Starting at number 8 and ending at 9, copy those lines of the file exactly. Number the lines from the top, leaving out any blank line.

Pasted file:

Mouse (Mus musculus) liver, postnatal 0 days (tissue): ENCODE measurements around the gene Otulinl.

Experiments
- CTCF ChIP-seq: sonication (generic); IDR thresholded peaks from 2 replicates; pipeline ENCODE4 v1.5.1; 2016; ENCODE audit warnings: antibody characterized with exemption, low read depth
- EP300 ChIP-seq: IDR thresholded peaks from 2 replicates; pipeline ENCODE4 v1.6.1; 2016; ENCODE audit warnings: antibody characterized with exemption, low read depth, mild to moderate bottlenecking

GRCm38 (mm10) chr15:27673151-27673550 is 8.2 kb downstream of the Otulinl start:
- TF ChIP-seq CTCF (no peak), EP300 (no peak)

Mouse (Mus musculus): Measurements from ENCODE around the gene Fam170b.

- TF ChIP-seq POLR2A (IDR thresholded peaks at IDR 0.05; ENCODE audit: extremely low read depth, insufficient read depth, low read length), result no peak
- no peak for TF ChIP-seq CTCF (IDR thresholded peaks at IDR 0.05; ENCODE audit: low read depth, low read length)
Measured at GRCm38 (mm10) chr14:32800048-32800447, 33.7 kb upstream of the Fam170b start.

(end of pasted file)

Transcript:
- TF ChIP-seq POLR2A (IDR thresholded peaks at IDR 0.05; ENCODE audit: extremely low read depth, insufficient read depth, low read length), result no peak
- no peak for TF ChIP-seq CTCF (IDR thresholded peaks at IDR 0.05; ENCODE audit: low read depth, low read length)